In other words, not so fast! While the Department of Labor (DOL) might consider your seasonal employees exempt from the minimum wage and overtime rules of the FLSA, your state laws probably don’t.

“State law usually mandates payment of minimum wage, with very few exceptions,” explained Hart.

So, yes, seasonal employees can be exempt from minimum wage and overtime rules — but also, no, they can’t.

Confused yet? Hart has some advice.

  1. Check with your employment counsel first.

“If your business qualifies as a seasonal employer and you want to take advantage of this exemption, you’re certainly entitled to,” Hart said. “You just need to make sure you meet every single one of the requirements first.”

The best way to do this?

“Involve your employment counsel from the onset,” she said, “and continue to keep them involved in the critical decisions you make regarding your employees.” Not only can your counsel advise you on the best course of action, but they can also make sure that you and your business are meeting all your obligations and complying with the FLSA — this year and beyond.

  1. Familiarize yourself with the FLSA and exemption rules.

No one expects you to do this entirely on your own. After all, not even the DOL, the very department charged with enforcing the FLSA, gets it right 100 percent of the time. And, “if the DOL can’t get this right,” Jackson Lewis attorney Paul DeCamp said, “what chance do other employers have?”

However, that’s not to say you shouldn’t try. As a business owner, you should have a basic understanding of what’s required from you and your employees when it comes to this complex statute. Ignorance of the law is not an alibi if you get hit with a wage and hour lawsuit.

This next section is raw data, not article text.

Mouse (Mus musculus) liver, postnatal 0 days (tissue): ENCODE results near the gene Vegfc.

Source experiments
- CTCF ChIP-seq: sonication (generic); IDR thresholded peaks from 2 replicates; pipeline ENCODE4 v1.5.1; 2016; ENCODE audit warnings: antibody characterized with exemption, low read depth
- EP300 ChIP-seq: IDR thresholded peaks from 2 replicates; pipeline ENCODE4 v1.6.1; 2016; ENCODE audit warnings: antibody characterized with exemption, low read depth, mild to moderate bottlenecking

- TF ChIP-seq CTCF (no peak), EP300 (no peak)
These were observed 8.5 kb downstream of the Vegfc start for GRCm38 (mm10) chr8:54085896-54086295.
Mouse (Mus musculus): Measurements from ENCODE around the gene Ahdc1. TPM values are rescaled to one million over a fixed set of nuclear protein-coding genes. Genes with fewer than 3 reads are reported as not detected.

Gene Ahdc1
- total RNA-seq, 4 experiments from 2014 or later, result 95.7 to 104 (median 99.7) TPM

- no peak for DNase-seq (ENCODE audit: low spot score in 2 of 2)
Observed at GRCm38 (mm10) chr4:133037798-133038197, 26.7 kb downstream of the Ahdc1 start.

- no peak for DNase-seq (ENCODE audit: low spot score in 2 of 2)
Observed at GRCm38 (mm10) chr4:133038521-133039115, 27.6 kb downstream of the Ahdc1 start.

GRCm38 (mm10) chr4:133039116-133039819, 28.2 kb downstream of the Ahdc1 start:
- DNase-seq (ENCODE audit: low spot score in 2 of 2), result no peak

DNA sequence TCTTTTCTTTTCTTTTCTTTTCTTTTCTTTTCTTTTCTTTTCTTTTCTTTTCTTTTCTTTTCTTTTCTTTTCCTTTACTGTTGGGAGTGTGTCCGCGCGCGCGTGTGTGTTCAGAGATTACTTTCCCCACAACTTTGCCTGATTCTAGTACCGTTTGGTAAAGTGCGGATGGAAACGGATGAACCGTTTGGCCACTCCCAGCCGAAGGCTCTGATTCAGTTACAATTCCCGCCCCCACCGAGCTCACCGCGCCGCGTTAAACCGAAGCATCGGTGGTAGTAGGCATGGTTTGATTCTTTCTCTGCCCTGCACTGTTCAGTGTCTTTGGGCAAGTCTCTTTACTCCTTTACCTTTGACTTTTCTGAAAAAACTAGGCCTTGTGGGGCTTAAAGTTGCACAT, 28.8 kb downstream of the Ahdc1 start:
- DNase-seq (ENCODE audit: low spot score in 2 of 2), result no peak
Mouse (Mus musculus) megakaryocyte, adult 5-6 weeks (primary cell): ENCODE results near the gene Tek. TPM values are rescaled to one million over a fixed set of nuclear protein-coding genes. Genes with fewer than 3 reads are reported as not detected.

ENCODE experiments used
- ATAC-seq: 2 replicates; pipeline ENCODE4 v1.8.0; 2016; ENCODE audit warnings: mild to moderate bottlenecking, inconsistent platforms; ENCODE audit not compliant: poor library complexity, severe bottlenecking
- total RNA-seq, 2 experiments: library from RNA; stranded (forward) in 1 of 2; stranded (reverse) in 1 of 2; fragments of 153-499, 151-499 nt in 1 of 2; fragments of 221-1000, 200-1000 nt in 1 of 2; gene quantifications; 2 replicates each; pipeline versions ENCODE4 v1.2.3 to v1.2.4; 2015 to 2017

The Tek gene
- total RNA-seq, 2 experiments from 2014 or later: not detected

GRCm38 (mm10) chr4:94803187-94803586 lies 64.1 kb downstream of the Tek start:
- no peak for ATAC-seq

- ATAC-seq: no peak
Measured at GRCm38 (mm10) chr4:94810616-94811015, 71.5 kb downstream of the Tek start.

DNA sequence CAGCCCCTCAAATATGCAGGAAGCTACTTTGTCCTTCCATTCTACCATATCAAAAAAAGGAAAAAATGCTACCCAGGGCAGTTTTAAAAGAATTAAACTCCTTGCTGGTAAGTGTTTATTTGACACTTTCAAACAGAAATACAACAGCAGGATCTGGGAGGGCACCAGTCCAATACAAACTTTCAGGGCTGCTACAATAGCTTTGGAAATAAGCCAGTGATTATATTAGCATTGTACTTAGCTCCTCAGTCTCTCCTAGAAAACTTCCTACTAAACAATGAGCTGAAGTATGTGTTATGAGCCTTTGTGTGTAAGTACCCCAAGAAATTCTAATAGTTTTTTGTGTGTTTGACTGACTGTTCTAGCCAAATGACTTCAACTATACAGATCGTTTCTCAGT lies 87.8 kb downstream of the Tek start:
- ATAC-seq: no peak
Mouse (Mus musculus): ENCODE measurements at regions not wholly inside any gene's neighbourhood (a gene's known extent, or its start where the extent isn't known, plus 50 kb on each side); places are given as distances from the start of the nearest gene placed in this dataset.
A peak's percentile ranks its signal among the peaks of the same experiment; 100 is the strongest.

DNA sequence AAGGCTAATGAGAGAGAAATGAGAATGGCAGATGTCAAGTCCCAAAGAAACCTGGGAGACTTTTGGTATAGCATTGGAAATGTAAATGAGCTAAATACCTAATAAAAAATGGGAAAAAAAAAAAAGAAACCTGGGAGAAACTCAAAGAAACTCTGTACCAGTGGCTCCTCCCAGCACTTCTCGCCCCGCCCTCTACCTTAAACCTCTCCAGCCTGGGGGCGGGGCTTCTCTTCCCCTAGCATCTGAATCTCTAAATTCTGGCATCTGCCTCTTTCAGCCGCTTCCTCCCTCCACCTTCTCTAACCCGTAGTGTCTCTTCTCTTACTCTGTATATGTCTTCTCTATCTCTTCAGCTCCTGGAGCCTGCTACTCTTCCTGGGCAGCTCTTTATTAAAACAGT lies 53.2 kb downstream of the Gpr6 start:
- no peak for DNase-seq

“The DOL’s website is the best place to start,” Hart said. The DOL publishes many fact sheets and other general guidance documents meant to assist business owners. Daniel Abrahams, an attorney with Brown Rudnick LLP, told TSheets that business owners should “enlist legal counsel to help you stay abreast of changes that may impact you.”

  1. Always abide by state laws.

In a recent quiz conducted by TSheets, it was found that more than 58 percent of quiz takers believe the FLSA (a.k.a. Federal law) trumps state law — but it’s simply not true. “The federal law is merely one legal framework,” Hart said, “but it’s structured to set a minimum standard. Each state is well within their authority to create a more robust or stronger law.” As a rule, employers are required to follow whichever law is more stringent.

On top of that, “In general, state laws apply to whatever state the employee is working in,” said Hart — even if your business is headquartered across state lines or you have employees working in multiple states.

“Again,” she cautioned, “it’s always a good idea to check in with your legal counsel, someone who is familiar with the different state laws and can help you comply with them.”

  1. Track employee time — even if they’re paid by the season.

In some cases, seasonal employees live and work on site. These employees are often expected to be “on” nearly 24/7, but does that mean they’re always on the clock?

“In many states, minimum wage rules still apply to these employees … even if overtime rules do not,” said Hart. “So it’s always a good idea to track employee time.” In these cases, even if your employees are paid by the season, their total compensation divided by the total number of hours worked must still equal the state’s minimum wage. If not, you’ve got a problem.

“Find a way to divide tracked time into categories like ‘on the clock’ and ‘on call,’” Hart said — things like “on-call” time, meals, and employee housing should be built into your compensation structure. When in doubt, “Your legal counsel can help you figure it out,” she added. “Don’t make the mistake of thinking you’re on your own when it comes to FLSA compliance.”